Soft Matzah: forbidden or allowed?

  (photo credit: INGIMAGE)
(photo credit: INGIMAGE)

The Torah passages and Israel's holidays are full of important messages that are relevant and empower our day-to-day lives. Rabbi Shai Tahan, head of the Sha'arei Ezra community and head of the Arzi HaLebanon teaching house, opens the gates for us to understand these messages, from their source, in a clear way. This week: Soft Matzah - forbidden or allowed.

One of the main staples of the holiday of Pesach is the Matzah. We are all familiar with the Matzah--a very thin, crunchy, cardboard looking “cracker” with holes all over it. But what would be the reaction of one who would walk into a Seder on the night of Pesach, and instead of seeing the above, would see them eating something soft, resembling a pita or a laffa? Not only is it soft, but it’s thick as well; while the regular Matzah is about 1mm thick, the soft Matzah can vary from 2-4mm.

Well, that is exactly what is likely to be seen at the Seder of families from some Sefaradi descent, especially Yemeni. But one need not be in such dismay, as their Mesorah goes back to the time of the Matzah which our forefathers ate when they left Egypt. 

Now, it is clear from many sources that there was a time in history--and not too long ago--in which everyone ate soft Matzot (Rabbi Ratsabi writes it was up to about 200-300 years ago, while Rabbi Ben Tzion Mutsafi testified that up to 40 years ago, practically everyone had thick and soft Matzot). But that has changed, as with time, the Mesorah had become lost to many communities, and thus they forbade the consumption of soft Matzah. But one shouldn’t think that having such a soft Matzah risks the Kashrut of the Matzah in any way, or that it may raise Chametz-related concerns; as the Chazon Ish (Chut Shani, Pesach page 156) ruled that such Matzah is fine.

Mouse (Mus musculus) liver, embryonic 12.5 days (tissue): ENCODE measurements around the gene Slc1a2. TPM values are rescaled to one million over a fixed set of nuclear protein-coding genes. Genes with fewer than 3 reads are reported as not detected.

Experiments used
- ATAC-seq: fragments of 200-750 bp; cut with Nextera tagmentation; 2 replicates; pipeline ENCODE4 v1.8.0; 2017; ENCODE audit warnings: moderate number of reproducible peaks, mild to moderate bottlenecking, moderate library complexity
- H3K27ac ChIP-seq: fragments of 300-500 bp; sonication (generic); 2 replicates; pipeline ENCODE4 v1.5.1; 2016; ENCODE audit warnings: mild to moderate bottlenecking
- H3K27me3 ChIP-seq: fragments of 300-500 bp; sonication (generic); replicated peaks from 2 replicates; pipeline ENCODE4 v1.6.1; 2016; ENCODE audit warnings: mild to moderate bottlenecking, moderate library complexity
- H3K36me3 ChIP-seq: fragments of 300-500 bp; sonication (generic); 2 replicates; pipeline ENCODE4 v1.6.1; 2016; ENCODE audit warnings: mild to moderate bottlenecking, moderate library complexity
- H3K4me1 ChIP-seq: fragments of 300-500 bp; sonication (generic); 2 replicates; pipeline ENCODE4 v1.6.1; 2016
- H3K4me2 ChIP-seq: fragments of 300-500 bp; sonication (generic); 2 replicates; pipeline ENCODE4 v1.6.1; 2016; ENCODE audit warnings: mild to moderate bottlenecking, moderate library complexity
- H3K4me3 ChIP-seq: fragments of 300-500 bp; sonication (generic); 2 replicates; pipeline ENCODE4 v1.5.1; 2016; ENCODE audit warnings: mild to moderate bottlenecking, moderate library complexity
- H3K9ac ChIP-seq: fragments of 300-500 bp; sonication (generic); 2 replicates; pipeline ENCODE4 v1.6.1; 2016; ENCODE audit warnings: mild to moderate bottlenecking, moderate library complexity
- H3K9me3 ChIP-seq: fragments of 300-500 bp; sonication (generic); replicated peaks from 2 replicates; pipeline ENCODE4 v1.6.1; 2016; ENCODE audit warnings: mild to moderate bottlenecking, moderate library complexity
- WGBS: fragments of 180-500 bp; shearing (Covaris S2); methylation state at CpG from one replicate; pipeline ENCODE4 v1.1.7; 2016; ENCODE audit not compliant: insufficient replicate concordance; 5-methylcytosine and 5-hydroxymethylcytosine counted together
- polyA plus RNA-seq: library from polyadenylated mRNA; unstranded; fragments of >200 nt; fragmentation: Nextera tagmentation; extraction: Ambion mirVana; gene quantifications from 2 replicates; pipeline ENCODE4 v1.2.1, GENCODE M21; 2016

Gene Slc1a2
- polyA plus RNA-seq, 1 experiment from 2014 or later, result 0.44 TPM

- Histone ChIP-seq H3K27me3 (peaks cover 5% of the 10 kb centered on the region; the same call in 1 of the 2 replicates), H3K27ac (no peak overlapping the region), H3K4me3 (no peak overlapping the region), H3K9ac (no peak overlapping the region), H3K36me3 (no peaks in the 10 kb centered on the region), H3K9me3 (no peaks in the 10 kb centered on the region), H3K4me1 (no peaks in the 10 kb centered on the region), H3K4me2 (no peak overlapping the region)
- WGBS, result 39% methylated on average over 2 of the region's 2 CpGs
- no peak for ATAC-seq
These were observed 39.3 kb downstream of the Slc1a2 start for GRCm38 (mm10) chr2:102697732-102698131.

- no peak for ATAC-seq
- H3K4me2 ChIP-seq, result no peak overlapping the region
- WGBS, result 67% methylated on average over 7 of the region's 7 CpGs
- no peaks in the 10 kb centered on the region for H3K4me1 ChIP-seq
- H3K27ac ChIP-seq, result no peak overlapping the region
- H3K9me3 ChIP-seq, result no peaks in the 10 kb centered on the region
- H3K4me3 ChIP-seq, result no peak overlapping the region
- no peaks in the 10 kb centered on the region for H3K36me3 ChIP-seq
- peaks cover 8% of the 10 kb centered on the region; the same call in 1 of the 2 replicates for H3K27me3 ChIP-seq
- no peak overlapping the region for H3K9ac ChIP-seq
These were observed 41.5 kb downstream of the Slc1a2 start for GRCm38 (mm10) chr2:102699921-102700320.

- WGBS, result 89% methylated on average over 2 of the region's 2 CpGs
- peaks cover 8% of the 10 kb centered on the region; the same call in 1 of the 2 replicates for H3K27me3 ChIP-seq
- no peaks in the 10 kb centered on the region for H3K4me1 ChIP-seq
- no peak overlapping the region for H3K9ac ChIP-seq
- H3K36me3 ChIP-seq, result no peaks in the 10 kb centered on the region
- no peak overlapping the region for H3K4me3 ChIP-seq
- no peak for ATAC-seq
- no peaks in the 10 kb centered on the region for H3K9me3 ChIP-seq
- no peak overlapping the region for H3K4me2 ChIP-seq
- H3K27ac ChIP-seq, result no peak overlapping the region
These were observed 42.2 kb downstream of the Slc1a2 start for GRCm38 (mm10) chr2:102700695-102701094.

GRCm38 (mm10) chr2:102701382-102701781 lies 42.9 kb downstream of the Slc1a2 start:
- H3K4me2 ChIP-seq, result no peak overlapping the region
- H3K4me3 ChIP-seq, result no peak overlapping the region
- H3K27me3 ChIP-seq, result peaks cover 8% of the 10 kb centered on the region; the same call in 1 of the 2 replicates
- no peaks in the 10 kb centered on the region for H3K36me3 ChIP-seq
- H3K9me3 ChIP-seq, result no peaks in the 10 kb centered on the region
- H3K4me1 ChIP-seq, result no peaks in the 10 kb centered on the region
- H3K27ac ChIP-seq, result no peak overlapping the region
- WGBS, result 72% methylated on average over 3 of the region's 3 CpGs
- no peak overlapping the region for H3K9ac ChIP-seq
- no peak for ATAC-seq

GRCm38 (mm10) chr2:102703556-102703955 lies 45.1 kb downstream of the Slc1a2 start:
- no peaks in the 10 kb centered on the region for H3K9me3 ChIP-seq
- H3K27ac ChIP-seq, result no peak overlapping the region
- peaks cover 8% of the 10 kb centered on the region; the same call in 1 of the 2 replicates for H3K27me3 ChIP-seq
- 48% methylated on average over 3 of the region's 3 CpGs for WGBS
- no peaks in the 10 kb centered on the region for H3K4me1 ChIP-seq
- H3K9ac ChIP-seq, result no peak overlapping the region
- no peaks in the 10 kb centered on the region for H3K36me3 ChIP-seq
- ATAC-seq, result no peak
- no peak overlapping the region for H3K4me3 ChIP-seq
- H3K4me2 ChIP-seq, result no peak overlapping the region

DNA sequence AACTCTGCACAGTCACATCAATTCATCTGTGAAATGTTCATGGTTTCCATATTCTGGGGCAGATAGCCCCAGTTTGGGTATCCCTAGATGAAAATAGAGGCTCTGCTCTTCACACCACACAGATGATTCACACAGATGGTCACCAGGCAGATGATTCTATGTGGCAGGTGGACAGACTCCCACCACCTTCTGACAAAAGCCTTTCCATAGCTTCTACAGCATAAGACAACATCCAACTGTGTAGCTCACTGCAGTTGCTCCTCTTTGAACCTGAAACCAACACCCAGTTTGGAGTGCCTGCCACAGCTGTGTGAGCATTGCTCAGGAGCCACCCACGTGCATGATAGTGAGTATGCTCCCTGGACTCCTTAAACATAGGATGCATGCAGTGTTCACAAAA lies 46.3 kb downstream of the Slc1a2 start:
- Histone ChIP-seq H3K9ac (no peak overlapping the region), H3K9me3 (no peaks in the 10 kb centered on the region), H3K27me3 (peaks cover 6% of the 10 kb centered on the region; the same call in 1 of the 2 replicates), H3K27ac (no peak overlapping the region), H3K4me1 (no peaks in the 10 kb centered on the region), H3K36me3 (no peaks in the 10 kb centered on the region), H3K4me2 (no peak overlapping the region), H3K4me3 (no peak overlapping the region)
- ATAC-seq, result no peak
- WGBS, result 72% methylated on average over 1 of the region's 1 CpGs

Let us examine a few of the sources which support the fact that the Matzah used to be soft and thick:

*The Gemara (פסחים ז,א) talks about a person who finds bread in his house and he isn’t sure if it’s Matzah or regular bread and whether he is allowed to eat it or not. This Gemara, which is brought down to Halacha (סימן תמו,ד), clearly indicates the strong resemblance the Matzah had to bread; to the extent that one wouldn’t be able to differentiate between the two.

*The Gemara (פסחים לז,א) speaks about the maximum thickness of a Matzah, Bet Hillel holds it’s a size of a Tefach which is 10 cm (almost 4 inches) according to the Chazon Ish, and 8 cm according to Rav Chaim Na’eh.

Le’halacha, the Shulhan Aruch (סימן תס,ה) says that a thickness of a Tefach is forbidden, but even just under a Tefach is permitted; and the Mishna Berura (ס״ק יז) writes that many Poskim permit the Matzah if it was already baked to the thickness of a Tefach, and all Poskim would permit less than a Tefach, although lechatchila it is more correct to make them thin (1משנ״ב ס״ק טז).

*The Shulchan Aruch (סי’ תסא ס״ג) brings down that after the Matzah is baked, one should check to make sure that there are no threads of dough which pull out of the Matzah, and only then the Matzah is considered fully baked and is kosher. The Mishna Berura (ס״ק יג) adds that if one isn’t sure if there are strings of dough, one should push his finger into the Matzah and see if it’s doughy, or whether some dough gets glued to his finger.